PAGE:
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Tywin et al.

U.S. Politics: 22 Trillion Problems But An Unsecured Border Ain’t One

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6 minutes ago, DMC said:

Certainly not doubting anyone's sincerity, but there is opposition that's rooted, quite clearly, in the simple fact that she was a prosecutor.  Take this example:

Now, that is just an op-ed in The Intercept.  But The Intercept* is a pretty good representation of a strain of leftism that feels this way.  That article preceded this more substantive one that attacks Harris' first campaign for DA of SF because she *gasp* used the incumbent's record against him and generally employed the "soft on crime" canard.  This just in - politician employs political tactics to get elected to her first political office, news at 11!

*This also may be some of my own bias against The Intercept - definitely do not like Greenwald and I absolutely loathe Jeremy Scahill.

I gave the Kamala Harris is a "tough on crime" prosecutor stories a quick once over and was left pretty unimpressed.  The NYT piece that started it off looked like a hit job to me.  Yes, there are a few cases that she oversaw as California AG that look like a miscarriage of justice.  Do you think that you could ever look at the AG office of a state with 40 million people and not find serious mistakes over an 8 year period?  Is that even possible?  Sure, I WANT the government to work perfectly, but it doesn't and it never will.  And cherrypicking a few cases that, with the benefit of hindsight, look like questionable judgement doesn't impress me.  Particularly when some of those cases Harris was only overseeing rather than really involved in the day to day decisions. 

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5 minutes ago, Maithanet said:

The NYT piece that started it off looked like a hit job to me.

That's cuz it was a hit job and, as I said a few weeks ago, an oppo-dump.  Anyway, I haven't seen any substantive attack on her record thus far that is going to gain much traction with anyone outside of criminal justice reform activists - who've almost certainly made up their mind already.

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29 minutes ago, Maithanet said:

I gave the Kamala Harris is a "tough on crime" prosecutor stories a quick once over and was left pretty unimpressed.  The NYT piece that started it off looked like a hit job to me.  Yes, there are a few cases that she oversaw as California AG that look like a miscarriage of justice.  Do you think that you could ever look at the AG office of a state with 40 million people and not find serious mistakes over an 8 year period?  Is that even possible?  Sure, I WANT the government to work perfectly, but it doesn't and it never will.  And cherrypicking a few cases that, with the benefit of hindsight, look like questionable judgement doesn't impress me.  Particularly when some of those cases Harris was only overseeing rather than really involved in the day to day decisions.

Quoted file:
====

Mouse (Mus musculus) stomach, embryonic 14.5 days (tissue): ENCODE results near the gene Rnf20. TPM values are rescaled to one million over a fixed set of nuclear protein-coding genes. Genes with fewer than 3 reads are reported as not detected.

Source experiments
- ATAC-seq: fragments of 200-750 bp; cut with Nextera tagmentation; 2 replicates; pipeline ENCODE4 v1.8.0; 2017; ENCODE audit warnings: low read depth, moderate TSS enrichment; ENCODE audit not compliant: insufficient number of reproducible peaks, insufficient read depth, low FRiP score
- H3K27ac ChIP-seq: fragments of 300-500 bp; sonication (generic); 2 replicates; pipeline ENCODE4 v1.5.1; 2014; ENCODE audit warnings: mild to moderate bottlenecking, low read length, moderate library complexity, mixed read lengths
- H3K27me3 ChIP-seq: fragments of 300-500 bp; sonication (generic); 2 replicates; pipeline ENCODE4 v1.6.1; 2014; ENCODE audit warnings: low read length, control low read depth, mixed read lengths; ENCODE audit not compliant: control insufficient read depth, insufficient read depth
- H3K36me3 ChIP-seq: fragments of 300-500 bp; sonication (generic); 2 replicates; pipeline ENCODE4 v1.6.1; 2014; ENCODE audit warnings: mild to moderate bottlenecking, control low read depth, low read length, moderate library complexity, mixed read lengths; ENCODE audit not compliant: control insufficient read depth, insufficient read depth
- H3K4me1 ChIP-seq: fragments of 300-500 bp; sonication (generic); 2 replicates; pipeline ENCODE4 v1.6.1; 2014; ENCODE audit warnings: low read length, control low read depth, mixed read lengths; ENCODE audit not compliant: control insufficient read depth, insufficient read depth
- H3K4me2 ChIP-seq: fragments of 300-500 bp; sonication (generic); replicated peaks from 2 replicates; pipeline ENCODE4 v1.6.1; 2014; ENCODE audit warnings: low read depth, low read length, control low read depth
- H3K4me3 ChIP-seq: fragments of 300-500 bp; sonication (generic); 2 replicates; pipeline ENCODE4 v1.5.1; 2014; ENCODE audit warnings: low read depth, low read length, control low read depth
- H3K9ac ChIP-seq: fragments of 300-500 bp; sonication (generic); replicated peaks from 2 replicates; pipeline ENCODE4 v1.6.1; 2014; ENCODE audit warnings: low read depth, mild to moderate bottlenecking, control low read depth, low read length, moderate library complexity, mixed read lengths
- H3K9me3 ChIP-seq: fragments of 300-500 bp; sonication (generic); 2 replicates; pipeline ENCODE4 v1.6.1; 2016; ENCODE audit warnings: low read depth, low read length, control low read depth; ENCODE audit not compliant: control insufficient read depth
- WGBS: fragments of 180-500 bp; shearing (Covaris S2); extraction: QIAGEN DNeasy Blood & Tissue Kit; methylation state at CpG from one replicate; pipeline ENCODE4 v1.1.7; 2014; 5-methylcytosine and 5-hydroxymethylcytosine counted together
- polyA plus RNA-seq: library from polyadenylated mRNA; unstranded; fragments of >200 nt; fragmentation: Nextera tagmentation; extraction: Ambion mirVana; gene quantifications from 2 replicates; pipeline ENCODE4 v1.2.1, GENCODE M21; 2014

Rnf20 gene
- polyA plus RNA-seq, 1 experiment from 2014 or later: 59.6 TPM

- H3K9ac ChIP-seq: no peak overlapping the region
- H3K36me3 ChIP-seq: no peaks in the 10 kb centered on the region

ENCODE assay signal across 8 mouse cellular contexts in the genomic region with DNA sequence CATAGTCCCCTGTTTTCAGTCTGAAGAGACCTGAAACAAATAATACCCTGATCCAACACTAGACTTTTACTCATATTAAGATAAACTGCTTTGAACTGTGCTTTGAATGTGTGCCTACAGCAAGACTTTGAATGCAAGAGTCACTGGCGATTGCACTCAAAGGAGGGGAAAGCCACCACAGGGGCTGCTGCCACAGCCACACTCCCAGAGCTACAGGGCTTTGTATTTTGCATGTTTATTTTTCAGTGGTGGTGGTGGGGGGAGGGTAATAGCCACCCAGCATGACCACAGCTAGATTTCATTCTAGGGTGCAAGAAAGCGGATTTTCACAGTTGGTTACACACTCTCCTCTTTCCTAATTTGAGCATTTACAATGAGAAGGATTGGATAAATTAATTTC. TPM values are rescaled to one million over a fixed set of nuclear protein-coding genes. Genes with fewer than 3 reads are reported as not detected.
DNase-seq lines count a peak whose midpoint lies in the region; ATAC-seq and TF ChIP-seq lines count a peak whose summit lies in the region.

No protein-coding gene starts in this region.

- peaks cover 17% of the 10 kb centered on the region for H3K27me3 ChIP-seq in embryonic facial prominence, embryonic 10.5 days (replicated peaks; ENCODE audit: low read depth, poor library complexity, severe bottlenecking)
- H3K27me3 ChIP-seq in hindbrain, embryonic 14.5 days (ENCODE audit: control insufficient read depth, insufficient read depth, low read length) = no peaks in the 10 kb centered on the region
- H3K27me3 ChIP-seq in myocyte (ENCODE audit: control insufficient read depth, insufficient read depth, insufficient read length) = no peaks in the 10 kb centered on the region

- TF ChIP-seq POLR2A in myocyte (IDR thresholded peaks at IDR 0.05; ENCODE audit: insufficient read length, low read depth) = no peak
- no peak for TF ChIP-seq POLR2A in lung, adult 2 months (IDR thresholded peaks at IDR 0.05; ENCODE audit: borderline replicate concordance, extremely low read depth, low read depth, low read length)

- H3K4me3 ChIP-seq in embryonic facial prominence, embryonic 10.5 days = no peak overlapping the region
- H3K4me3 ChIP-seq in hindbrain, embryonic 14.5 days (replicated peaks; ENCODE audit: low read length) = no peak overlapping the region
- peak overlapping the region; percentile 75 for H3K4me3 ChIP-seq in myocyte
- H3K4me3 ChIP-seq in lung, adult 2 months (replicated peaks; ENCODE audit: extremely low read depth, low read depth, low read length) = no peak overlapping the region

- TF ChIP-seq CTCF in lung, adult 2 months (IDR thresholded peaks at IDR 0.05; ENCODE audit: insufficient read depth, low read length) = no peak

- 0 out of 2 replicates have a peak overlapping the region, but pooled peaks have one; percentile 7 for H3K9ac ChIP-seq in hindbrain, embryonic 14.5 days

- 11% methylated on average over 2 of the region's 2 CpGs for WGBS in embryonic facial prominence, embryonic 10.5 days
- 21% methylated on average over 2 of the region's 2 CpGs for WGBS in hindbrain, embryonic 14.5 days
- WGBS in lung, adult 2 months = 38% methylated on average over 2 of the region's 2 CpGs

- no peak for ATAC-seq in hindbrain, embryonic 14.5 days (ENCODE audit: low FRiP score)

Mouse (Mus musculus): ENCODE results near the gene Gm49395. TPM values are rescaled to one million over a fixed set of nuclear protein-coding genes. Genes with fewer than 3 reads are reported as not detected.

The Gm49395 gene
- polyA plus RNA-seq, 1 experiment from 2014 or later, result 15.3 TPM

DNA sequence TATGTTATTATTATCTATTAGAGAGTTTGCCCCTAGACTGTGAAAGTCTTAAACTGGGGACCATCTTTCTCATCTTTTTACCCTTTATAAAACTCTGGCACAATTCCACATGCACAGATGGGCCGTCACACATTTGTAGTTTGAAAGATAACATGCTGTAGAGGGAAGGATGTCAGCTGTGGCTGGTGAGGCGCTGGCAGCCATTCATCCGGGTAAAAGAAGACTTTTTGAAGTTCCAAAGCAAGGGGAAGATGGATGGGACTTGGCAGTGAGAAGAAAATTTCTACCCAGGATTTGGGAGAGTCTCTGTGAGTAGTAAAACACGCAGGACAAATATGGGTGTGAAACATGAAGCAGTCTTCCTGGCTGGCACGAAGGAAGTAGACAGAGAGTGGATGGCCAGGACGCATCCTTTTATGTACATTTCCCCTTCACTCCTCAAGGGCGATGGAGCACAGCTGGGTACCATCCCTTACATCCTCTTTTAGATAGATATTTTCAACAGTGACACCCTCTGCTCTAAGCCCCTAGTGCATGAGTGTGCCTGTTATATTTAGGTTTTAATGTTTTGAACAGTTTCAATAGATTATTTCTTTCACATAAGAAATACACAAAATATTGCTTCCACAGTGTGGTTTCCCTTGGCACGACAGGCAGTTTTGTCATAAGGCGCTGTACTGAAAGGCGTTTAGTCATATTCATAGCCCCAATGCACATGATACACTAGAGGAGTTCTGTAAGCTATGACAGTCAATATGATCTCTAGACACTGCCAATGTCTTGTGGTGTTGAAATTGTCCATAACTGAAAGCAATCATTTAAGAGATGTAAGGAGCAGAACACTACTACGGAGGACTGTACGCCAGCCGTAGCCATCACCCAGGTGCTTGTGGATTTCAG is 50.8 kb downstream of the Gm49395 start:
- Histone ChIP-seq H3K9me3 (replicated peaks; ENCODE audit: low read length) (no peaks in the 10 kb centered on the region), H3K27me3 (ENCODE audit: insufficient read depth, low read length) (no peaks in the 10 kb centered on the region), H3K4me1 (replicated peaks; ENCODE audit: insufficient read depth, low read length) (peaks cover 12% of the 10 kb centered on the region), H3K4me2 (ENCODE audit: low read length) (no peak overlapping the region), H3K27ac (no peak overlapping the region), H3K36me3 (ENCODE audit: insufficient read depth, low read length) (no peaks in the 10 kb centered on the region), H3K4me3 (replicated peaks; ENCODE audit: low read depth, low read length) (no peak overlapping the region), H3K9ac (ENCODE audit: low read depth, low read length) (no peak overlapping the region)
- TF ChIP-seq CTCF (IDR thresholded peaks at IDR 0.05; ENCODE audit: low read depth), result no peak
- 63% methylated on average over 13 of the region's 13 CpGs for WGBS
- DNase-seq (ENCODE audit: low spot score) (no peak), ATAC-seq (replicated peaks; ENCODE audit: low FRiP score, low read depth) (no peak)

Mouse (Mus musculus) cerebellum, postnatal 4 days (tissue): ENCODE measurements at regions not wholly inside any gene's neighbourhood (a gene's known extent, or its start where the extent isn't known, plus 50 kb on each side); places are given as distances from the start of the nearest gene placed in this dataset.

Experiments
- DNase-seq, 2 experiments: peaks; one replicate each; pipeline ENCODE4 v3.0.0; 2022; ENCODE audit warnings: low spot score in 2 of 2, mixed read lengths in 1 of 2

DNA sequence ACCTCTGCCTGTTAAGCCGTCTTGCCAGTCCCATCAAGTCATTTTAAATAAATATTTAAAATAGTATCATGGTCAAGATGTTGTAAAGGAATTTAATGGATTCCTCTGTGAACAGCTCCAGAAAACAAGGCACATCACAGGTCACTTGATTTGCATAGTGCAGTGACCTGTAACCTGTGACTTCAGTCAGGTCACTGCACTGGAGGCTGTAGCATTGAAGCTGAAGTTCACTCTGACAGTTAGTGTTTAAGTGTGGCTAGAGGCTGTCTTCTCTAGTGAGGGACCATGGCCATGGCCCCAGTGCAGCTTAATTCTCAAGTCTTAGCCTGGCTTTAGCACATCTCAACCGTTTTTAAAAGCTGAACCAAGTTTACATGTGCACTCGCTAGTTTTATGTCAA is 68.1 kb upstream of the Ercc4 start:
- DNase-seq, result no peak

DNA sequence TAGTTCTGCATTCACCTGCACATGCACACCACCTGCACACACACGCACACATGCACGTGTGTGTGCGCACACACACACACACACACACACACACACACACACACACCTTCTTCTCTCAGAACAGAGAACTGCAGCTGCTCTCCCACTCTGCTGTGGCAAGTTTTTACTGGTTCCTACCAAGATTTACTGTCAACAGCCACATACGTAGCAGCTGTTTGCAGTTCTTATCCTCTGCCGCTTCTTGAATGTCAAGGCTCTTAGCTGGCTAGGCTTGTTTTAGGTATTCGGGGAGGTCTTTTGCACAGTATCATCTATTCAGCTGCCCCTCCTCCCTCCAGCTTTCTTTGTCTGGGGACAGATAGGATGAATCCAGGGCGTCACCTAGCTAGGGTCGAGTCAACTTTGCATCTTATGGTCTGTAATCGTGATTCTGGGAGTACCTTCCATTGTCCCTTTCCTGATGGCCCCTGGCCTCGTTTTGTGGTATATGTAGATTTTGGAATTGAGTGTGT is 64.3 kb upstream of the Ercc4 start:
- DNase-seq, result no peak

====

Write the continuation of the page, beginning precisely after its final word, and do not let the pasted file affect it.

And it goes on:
The issue with Harris is she has shown zero ability to admit she fucked up or held horrible positions. She goes and brags about smoking weed while also locking people up for such. Justifies slave labor in prisons and has no issues with overpopulating them because she felt the labor their provided was valuable to the state. Let's also talk about how she's put sex workers at risk with that anti sex trafficking bill thanks to it being highly flawed. Oh, and she's a transphobic individual as well. Her work a small a prosecutor did a lot of damage to the black community to the point David Duke probably would smile and congratulate her.

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16 minutes ago, Bonnot OG said:

Her work a small a prosecutor did a lot of damage to the black community to the point David Duke probably would smile and congratulate her.

Kamala Harris = David Duke? 

Yeah, don't think I'm gonna bother responding to that. 

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14 minutes ago, Maithanet said:

Kamala Harris = David Duke? 

Yeah, don't think I'm gonna bother responding to that. 

David Duke? I don't know who David Duke is! White Supremacy? I don't know any white supremacy! 

I want to be associated with interesting quotes.

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28 minutes ago, Maithanet said:

Kamala Harris = David Duke? 

Yeah, don't think I'm gonna bother responding to that. 

That kiddo is the kind of liberal that wants liberals to lose so they can complain about liberals not being liberal enough. This is why there’s the adult’s table and a kid’s table. Go fetch him a sippy cup and move on.  

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1 hour ago, DMC said:

Why bother doing that - which would emphasize a weakness with your own party members - when instead he can just use the courts as a boogeyman?

 

Because with the courts itll be in the news for a long while after this. Whereas if he just drops it now? People will move on in a month or two.

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6 minutes ago, Tywin et al. said:

That kiddo is the kind of liberal that wants liberals to lose so they can complain about liberals not being liberal enough. This is why there’s the adult’s table and a kid’s table. Go fetch him a sippy cup and move on.  

Tulsi Gabbard did actually get endorsed by David Duke. She decried it heavily of course, but it was pretty funny. 

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4 minutes ago, Kalbear said:

Because with the courts itll be in the news for a long while after this. Whereas if he just drops it now? People will move on in a month or two.